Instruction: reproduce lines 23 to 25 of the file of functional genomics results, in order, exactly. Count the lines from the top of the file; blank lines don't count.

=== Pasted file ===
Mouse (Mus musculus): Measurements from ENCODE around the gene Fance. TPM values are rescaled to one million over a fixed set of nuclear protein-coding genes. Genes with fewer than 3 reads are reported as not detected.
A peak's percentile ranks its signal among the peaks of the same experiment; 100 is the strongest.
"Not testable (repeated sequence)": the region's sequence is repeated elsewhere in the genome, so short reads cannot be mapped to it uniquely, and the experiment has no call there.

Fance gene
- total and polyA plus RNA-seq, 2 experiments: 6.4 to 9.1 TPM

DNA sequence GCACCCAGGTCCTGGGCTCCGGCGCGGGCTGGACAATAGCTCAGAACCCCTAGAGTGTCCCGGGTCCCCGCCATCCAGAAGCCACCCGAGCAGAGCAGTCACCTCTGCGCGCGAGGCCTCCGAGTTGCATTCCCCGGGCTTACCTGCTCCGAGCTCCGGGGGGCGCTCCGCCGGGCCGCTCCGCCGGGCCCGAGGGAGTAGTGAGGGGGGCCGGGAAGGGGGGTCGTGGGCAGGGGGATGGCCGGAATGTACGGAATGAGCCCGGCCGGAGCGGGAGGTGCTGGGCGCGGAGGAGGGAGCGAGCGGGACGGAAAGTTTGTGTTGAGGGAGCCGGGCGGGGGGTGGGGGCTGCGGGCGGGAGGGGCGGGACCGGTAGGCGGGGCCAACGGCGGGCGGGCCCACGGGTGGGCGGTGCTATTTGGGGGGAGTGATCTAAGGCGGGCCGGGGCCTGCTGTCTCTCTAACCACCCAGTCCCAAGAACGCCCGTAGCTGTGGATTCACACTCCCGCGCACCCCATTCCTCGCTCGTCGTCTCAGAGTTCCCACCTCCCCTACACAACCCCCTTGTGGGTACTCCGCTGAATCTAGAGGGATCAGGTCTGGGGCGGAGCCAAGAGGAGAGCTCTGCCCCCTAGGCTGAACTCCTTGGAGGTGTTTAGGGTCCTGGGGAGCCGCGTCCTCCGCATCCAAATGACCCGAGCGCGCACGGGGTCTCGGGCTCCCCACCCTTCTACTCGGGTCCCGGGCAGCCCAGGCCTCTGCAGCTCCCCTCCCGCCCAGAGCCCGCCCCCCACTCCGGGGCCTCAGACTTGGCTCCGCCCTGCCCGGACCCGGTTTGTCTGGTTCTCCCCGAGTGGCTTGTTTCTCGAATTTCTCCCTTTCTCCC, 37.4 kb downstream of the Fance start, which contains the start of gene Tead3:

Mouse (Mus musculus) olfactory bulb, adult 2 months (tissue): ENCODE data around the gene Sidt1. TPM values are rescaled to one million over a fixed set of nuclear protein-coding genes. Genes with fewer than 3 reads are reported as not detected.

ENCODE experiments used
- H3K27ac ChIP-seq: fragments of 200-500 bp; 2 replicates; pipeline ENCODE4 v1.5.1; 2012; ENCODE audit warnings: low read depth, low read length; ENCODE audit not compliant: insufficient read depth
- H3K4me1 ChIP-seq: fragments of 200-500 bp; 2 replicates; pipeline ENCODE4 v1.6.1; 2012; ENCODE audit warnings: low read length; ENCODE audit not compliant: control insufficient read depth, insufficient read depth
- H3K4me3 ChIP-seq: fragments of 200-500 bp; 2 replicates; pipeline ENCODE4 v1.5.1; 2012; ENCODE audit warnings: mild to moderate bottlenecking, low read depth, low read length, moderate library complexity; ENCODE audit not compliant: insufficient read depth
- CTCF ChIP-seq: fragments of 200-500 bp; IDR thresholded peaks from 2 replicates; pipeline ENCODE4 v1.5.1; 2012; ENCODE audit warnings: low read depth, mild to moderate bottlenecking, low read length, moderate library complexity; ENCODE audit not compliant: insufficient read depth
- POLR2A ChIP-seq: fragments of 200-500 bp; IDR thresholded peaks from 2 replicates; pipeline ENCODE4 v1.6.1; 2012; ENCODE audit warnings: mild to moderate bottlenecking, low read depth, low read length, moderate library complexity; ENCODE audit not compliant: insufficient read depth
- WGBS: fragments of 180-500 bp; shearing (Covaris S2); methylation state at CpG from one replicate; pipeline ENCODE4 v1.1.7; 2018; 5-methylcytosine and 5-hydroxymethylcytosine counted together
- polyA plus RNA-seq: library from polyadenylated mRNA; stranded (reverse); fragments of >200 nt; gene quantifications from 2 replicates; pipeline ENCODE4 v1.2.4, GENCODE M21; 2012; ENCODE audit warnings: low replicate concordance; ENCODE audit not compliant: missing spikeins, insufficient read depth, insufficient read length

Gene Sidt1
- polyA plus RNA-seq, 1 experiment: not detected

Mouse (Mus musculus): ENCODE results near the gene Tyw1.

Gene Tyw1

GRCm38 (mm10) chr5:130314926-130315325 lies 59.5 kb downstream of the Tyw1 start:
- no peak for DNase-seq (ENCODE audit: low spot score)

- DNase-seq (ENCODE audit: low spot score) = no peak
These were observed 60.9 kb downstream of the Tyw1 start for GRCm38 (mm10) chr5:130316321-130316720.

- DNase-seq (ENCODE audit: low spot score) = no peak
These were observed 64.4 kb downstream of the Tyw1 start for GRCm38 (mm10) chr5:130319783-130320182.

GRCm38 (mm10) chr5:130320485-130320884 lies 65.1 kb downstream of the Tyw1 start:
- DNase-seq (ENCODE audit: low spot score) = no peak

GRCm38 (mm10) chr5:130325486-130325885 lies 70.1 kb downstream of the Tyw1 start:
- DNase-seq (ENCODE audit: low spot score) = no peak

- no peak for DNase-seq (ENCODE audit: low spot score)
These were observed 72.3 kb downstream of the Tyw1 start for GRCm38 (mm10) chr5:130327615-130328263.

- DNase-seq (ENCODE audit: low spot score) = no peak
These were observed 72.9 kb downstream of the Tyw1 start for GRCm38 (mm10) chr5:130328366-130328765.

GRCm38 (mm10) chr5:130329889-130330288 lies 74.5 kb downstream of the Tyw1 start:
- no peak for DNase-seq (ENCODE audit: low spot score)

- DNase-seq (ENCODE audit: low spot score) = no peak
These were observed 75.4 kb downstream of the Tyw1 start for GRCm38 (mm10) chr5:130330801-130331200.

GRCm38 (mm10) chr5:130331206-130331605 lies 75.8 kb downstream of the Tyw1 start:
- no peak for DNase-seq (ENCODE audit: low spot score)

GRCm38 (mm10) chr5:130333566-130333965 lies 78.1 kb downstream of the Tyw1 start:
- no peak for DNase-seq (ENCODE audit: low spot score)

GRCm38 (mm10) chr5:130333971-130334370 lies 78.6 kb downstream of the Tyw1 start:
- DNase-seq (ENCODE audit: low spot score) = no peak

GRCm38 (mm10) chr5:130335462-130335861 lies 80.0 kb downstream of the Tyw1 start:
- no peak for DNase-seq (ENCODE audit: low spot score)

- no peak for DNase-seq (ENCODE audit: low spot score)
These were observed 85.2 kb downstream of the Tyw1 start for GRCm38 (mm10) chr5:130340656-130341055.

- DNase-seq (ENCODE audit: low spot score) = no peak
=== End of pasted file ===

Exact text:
These were observed 60.9 kb downstream of the Tyw1 start for GRCm38 (mm10) chr5:130316321-130316720.

- DNase-seq (ENCODE audit: low spot score) = no peak
These were observed 64.4 kb downstream of the Tyw1 start for GRCm38 (mm10) chr5:130319783-130320182.